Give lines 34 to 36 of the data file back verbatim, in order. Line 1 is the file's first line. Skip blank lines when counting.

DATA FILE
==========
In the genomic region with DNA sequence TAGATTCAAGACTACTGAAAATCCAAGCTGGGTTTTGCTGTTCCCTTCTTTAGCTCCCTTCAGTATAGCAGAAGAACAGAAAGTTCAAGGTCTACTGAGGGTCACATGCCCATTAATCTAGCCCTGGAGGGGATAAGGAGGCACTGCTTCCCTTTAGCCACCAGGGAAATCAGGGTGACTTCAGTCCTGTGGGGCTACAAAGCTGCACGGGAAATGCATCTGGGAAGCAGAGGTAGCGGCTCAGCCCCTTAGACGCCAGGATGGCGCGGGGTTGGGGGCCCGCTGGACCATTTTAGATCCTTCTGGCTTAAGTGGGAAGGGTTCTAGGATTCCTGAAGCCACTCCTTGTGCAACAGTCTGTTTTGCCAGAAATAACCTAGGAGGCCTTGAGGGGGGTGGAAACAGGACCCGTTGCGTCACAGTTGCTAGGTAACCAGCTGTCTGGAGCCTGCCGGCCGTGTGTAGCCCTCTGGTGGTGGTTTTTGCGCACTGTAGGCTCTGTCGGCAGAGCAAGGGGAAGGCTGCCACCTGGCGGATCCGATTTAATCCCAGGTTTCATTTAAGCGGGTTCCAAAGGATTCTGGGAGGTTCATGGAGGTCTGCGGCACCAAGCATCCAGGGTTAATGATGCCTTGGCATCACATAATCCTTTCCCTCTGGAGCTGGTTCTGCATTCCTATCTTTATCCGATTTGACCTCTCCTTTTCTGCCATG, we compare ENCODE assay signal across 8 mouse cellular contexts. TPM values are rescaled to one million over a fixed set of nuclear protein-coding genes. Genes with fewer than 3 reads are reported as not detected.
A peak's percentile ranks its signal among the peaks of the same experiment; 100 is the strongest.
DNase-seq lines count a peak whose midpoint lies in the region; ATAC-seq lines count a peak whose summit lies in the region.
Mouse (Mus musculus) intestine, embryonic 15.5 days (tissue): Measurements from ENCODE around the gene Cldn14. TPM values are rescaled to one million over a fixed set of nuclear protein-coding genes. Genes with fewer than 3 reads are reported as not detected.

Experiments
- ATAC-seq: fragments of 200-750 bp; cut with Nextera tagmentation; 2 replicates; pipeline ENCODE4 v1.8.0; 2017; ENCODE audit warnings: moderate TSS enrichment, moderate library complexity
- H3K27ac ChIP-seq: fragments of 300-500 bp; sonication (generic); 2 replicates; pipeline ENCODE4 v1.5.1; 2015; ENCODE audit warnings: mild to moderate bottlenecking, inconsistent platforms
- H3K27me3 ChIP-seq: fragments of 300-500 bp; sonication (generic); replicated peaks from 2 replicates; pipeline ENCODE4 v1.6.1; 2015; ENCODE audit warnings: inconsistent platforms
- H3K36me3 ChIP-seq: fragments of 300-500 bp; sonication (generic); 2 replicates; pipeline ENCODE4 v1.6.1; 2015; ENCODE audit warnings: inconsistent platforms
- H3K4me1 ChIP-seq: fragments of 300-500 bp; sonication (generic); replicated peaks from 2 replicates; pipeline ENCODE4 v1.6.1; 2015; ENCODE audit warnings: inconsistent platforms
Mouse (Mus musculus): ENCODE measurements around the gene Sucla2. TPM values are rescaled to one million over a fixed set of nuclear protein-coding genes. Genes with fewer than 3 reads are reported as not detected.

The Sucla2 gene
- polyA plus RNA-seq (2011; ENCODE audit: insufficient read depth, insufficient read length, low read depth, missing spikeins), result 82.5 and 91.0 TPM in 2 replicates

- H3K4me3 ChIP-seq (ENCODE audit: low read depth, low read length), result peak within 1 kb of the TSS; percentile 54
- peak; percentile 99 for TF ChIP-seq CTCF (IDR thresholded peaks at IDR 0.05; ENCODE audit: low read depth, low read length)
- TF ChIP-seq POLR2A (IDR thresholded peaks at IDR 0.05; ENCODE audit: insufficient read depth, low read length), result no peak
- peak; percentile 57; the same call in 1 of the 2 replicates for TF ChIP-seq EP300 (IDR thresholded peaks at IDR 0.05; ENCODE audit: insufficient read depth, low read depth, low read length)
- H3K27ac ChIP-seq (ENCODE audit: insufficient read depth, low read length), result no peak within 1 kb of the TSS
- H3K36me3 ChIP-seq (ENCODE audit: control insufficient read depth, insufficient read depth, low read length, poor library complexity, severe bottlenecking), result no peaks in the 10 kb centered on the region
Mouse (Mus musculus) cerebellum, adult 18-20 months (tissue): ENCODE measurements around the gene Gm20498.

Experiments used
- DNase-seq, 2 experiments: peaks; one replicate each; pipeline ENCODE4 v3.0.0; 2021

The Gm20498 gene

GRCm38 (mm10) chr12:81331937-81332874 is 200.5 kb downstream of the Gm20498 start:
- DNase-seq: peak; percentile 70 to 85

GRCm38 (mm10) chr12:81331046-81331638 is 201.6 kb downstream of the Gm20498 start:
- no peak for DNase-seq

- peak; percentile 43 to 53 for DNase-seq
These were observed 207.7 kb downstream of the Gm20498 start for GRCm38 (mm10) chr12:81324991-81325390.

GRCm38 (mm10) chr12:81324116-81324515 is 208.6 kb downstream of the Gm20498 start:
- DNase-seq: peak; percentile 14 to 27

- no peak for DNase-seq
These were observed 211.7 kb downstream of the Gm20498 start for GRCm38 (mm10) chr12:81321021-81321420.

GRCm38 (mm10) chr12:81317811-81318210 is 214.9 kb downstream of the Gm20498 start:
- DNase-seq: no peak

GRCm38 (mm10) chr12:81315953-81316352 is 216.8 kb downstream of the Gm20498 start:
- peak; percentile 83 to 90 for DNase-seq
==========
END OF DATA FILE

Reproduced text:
GRCm38 (mm10) chr12:81317811-81318210 is 214.9 kb downstream of the Gm20498 start:
- DNase-seq: no peak

GRCm38 (mm10) chr12:81315953-81316352 is 216.8 kb downstream of the Gm20498 start: